Last night I had a terrifying and unusually lucid dream. I was cornered in a train car that was speeding out of control and was headed toward a bridge that had been blown up. I was trying to tell the people who were gathered around and barking at me that the train had to stop and someone had to pull the emergency brake--but they screamed that they would not listen to me because I had called in the wrong vote . . . for American Idol. Because I had done this horrible thing, they said, they were now going to make sure that the winner of American Idol became our next president. "But the bridge . . .!" I shouted. Then I woke up . . . only to read Andrew Breitbart’s column today in which he argues that we are headed toward an American Idol presidency and in which he practically begs Republicans to eschew the model of their Democrat brethren, keep their heads in the coming years, and remember--first and foremost--that the bridge is broken. We need to figure a way to get those guys to pull the brake.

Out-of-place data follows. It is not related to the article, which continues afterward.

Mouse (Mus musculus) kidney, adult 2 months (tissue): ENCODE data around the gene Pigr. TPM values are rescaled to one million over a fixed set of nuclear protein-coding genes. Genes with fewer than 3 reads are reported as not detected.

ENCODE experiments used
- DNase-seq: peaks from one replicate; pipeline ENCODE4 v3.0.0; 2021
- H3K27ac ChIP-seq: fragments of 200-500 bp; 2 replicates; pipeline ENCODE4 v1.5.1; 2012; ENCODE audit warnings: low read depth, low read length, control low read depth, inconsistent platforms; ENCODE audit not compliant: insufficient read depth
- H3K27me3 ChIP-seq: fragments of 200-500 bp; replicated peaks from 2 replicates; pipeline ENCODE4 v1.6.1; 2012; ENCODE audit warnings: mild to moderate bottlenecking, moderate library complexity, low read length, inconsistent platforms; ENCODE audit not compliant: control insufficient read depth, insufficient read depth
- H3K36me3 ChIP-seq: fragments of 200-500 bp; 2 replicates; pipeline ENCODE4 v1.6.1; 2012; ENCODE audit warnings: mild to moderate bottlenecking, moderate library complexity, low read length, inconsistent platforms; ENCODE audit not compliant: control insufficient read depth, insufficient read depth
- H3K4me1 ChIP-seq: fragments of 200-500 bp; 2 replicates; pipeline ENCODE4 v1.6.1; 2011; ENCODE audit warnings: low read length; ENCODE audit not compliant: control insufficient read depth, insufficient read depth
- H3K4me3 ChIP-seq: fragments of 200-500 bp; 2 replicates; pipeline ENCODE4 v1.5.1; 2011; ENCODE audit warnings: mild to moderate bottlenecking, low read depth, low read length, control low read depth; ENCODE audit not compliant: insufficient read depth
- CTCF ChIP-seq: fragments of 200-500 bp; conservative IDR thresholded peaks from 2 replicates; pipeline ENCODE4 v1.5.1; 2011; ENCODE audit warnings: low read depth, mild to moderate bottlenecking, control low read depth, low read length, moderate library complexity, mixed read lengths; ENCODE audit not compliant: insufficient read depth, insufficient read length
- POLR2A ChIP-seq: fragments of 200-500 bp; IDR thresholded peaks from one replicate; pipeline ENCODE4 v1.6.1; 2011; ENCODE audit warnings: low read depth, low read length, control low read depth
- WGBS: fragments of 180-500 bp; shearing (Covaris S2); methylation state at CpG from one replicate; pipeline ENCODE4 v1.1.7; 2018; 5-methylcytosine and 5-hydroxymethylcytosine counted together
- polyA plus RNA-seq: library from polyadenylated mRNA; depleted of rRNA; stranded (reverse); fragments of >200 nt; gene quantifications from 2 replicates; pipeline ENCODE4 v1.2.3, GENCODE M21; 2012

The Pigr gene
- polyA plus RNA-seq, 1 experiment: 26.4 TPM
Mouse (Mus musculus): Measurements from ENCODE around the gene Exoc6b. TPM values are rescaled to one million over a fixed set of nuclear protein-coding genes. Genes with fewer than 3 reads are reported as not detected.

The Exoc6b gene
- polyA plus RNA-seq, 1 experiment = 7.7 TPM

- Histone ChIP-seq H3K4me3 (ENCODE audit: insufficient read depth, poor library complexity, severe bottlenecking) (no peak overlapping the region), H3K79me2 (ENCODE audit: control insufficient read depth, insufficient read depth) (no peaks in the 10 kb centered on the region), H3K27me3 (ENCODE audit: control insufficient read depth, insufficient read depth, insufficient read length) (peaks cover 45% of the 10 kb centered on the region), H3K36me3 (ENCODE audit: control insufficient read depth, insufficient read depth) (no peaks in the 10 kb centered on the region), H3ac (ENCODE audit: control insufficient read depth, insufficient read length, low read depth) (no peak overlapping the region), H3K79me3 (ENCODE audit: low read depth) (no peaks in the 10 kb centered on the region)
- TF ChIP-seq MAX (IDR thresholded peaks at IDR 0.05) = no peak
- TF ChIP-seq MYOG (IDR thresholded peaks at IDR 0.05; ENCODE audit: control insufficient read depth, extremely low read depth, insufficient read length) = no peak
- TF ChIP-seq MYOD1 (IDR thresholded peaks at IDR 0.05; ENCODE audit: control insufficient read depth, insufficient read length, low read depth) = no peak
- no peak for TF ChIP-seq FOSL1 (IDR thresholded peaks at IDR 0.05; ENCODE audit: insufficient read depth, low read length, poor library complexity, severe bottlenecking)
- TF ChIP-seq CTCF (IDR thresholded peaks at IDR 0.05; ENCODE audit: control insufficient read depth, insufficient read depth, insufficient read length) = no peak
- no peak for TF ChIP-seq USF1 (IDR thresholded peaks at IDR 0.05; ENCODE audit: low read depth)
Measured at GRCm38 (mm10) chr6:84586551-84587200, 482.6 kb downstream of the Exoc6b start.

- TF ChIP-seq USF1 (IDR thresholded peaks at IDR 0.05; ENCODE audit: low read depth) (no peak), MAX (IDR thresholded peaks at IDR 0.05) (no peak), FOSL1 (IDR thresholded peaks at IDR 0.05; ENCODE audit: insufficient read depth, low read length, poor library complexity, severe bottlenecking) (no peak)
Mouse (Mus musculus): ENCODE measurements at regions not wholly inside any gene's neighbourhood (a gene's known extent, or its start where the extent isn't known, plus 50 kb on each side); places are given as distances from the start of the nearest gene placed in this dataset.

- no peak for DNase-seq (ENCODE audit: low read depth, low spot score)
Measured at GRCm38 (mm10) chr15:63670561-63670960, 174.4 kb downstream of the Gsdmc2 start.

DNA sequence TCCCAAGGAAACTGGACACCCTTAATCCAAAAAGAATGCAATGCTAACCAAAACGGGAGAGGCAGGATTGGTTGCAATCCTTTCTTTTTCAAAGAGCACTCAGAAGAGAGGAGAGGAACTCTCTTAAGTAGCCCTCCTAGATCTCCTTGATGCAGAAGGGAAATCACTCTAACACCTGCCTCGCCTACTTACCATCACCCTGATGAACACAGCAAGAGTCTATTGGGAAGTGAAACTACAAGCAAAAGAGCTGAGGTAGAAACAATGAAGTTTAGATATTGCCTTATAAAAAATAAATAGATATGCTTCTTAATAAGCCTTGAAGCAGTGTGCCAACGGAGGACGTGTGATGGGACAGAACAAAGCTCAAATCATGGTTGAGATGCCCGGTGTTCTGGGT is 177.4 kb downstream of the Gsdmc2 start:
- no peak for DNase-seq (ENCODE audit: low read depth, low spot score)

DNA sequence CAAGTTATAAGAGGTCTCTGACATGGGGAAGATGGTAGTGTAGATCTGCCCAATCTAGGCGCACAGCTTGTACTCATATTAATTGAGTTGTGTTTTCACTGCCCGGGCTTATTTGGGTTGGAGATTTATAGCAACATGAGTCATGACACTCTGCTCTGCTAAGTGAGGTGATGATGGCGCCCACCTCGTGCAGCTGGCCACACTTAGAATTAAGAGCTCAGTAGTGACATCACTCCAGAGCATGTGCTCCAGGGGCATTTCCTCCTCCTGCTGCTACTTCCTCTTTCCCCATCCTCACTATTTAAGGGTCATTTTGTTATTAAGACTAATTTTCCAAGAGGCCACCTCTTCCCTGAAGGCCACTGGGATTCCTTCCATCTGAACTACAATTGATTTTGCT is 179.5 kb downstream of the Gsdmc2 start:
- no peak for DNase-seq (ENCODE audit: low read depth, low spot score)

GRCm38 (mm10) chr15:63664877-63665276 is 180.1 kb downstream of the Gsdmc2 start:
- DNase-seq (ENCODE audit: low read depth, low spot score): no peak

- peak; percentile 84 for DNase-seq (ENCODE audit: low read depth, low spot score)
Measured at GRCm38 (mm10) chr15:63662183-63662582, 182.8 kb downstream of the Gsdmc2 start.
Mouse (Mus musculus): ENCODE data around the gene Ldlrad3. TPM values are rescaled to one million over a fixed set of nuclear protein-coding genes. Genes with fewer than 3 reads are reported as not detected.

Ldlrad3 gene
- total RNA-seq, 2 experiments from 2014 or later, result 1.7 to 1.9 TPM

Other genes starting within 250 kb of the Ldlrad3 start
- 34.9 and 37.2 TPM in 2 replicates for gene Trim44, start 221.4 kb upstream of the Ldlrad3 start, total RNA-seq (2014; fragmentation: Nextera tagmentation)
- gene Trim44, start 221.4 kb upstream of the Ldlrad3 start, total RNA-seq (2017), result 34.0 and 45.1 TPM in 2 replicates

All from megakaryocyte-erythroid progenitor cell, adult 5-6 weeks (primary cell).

Oh, yeah. He also engages in some political heresy and I am happy to endorse it. He notes that even with all the tumult of the Bush years, he still likes the guy and thinks that, basically, he did a decent job. Did he have failed policies? You bet. Was he, on some level, fundamentally naive about the nastiness in Washington and his ability to prevail there with a "new tone?" Absolutely. Did he approach the situation in Iraq with an overly optimistic understanding of human nature and animating principle in "every human heart" to be free? Certainly. Did he underestimate the power of evil? I think so. But all of these failures were encouraged and drawn out by an opposition party working in concert with (if not in agreement with--and I wouldn’t go that far) the forces around the world that wish to see the power and majesty of the American republic diminished. They were encouraged by people who either do not understand the nature of the threat or who, in any case, are not persuaded that we deserve to prevail. In short, Bush had to fight enemies at home and abroad. He never could do the former effectively, I think, because he did not understand--or, quite possibly--he did not want to understand them. Instead he focused on the bridge ahead that was out and spent his presidency looking for the brake. Maybe, in retrospect, we’ll all come to see that this was the best that could be expected given the circumstances. The surge abroad seems to be working. We still need an intellectual one here at home. It is very hard to blame Bush for not being able to marshal those forces . . . particularly when so many of them were marshaled against him. I wish him peace of mind and of soul as he exits the stage and I thank him for his efforts to keep our country safe during these troubled last eight years.